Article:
If you go to the Lake Titicaca area, purchase fruit and take to the remote islands. Fresh fruit is limited in those areas. You can buy huge bags of bananas, apples and oranges at the boat dock area. The kids loved the juicy oranges!

For both area, books in Spanish are popular. All ages. Preschool to adult. Also, underwear is always needed, boys and girls, kids and adults. Cotton is best.

Keep in mind that they have limited recycling. So pencils are better than pens. Unwrap things that are in plastic and leave the plastic at home. Take your used batteries home rather than leaving there.

You'll love Peru. Such warm, friendly people. Ahhh, would LOVE to return.....
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Old Aug 12th, 2012, 09:20 AM
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Thank you all so much for the wonderful suggestions. We often forget that the little things we buy when travelling would be desired but not afforable for those who live in the wonderful countries we get to visit. I will be off to Goodwill -and I know so many families with excess hats!!
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Old Aug 12th, 2012, 11:09 AM
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Pls take the future: bilingual paying cards, manual puzzles, coloring books, items to keep their minds exploring solutions.. it works wonders. Luis at yantalo.org
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Old Jun 8th, 2016, 02:41 PM
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I did a homestay for one night the village of Luquina on Lake Titicaca. Luquina is village with little contact to the modern world. I brought...

Peruvian corn snacks
soccer ball (full size) and pump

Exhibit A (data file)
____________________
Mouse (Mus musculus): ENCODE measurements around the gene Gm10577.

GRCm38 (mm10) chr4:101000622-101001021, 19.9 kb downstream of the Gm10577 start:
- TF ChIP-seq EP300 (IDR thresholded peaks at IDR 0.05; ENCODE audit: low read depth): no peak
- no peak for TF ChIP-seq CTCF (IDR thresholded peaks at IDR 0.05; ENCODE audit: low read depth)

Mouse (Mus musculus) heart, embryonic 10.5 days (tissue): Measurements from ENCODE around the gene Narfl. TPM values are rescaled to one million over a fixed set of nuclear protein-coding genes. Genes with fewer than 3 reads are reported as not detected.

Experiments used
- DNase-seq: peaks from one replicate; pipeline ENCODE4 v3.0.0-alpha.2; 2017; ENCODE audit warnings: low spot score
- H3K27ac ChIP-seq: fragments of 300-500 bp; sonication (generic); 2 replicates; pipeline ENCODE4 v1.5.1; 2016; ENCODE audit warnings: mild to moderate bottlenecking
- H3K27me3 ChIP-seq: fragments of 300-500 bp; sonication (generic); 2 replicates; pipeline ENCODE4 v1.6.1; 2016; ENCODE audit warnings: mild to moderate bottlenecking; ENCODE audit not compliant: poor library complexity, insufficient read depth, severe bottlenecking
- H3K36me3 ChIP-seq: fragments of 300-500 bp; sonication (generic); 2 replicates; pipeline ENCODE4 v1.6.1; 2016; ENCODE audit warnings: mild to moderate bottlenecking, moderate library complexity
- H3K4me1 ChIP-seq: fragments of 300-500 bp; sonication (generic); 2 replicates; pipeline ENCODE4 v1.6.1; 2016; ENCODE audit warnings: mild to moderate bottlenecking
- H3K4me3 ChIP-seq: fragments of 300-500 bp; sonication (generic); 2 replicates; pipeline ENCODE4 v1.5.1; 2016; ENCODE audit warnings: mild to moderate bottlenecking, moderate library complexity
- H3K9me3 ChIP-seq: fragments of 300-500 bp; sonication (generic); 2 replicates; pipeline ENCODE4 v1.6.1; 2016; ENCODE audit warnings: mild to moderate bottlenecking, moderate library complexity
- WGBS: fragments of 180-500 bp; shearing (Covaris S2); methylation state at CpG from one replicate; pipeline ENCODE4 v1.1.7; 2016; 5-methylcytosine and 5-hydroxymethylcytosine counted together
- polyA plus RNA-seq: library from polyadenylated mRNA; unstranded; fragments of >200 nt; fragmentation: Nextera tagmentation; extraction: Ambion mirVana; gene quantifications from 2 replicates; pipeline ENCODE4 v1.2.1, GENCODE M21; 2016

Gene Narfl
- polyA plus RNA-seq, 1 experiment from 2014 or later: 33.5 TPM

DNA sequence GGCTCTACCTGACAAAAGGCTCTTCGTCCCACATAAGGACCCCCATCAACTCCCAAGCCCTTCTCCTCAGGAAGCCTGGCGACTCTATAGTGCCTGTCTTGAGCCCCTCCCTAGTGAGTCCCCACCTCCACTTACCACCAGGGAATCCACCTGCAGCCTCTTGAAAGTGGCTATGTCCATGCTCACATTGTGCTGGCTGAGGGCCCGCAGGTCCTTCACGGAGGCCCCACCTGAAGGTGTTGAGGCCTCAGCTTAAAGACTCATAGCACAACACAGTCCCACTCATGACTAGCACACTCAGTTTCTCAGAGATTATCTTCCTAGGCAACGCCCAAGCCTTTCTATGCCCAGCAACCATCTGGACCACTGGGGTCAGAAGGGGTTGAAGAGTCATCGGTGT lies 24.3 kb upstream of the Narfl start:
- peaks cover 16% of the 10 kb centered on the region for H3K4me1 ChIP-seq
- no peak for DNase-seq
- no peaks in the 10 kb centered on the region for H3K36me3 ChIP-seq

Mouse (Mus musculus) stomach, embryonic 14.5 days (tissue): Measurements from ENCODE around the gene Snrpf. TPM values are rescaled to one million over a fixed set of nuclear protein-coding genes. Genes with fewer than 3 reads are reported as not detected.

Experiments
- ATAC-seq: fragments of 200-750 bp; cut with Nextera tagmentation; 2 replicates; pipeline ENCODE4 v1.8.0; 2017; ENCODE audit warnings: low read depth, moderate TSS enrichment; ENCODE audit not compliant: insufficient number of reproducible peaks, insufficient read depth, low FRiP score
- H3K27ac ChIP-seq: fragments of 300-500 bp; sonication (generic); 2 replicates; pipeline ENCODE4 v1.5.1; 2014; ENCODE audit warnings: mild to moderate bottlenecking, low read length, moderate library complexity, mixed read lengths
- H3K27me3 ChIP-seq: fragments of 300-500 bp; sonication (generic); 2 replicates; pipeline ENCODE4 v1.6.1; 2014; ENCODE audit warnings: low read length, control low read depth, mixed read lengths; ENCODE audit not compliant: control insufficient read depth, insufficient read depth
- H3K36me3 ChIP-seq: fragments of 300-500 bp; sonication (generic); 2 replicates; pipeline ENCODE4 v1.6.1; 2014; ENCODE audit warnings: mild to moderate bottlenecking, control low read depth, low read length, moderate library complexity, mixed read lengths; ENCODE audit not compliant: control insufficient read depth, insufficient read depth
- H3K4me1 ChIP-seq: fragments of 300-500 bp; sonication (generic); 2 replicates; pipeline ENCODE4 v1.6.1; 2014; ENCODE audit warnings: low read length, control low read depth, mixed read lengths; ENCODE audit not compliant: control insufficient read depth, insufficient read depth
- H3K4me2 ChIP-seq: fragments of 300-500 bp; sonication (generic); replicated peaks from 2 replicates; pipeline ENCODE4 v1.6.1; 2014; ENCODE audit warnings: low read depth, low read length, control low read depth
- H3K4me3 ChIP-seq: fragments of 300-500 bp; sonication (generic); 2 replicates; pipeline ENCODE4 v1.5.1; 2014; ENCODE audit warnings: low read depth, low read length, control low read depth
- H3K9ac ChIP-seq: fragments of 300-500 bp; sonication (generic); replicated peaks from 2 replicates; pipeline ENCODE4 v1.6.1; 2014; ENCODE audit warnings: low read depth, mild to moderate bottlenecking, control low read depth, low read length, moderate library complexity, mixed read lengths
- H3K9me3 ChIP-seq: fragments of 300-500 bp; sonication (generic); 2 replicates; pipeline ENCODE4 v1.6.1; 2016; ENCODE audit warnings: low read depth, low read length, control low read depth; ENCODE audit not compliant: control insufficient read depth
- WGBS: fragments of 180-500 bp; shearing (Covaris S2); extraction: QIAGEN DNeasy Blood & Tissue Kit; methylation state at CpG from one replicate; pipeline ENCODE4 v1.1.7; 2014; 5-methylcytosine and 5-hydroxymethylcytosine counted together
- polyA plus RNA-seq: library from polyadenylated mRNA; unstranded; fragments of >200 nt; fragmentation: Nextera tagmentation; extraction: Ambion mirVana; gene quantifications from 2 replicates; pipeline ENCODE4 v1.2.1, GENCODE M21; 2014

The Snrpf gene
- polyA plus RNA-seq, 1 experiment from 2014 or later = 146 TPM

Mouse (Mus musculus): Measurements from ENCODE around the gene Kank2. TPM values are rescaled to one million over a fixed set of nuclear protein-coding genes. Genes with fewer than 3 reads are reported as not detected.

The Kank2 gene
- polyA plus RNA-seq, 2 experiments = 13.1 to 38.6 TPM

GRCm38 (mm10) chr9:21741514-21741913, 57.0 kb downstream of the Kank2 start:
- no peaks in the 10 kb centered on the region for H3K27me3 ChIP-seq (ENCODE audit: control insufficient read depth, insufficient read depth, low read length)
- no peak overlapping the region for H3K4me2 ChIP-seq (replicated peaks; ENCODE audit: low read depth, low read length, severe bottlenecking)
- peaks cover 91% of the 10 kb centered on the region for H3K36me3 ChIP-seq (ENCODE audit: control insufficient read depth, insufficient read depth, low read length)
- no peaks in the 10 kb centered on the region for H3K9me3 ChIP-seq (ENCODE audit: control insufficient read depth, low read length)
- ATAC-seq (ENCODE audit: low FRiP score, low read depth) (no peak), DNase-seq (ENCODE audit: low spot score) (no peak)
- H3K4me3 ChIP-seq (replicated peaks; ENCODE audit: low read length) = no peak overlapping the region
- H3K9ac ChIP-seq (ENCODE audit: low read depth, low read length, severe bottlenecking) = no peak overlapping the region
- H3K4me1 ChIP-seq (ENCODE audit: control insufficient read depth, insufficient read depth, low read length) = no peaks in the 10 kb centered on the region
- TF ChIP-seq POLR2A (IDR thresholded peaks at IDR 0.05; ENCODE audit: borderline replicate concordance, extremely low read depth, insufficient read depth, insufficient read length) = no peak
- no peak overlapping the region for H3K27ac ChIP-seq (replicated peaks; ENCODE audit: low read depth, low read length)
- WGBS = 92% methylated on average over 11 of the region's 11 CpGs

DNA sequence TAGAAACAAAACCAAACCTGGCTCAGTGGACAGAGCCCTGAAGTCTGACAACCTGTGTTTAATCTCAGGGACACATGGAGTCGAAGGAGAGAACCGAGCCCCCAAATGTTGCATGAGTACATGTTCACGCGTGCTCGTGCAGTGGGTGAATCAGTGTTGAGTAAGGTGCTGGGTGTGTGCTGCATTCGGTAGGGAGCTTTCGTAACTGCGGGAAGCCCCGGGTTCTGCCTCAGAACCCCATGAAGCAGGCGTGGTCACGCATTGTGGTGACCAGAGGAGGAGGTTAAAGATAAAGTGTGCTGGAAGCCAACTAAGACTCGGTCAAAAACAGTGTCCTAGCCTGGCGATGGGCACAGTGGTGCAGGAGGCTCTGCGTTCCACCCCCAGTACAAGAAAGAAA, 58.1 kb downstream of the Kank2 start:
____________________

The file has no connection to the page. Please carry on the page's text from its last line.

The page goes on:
Neosporin
Bandaids of various sizes with antibiotic treatment
buttons
toothbrushes / floss / paste individually packed little ziplock bags as kits
reading glasses
hotel soaps
Body wipes
"Life Gear" flashlight (with white, red, red flashing option. Lightweight.
Markers and notebook

Literally all items were a big hit. Notable was that one daughter needed to bring a toothbrush to school the following week and the parents had not yet gone across to Puno to buy so he was grateful for that one! The head of the family thanked me repeatedly for all the thoughtful items.

I brought multiples of personal supplies so they could share with others, or if they had a large family. My host family had 3 generations, 7 people.

In the future, I would also bring good socks (like hiking socks), floppy sun hats, neck gaitor, warm leggings and hiking headlamps, little solar powered flashlights (like for key chain) for the family. I would also remember to bring extra batteries or a solar charger for rechargeable batteries.

Basic necessities are hugely appreciated.

For my guide on the Cusco / Machu Picchu part of the trip, I gave him the remainder of my Picaridin mosquito repellent, baseball cap, bubbles for his son and cash in USD.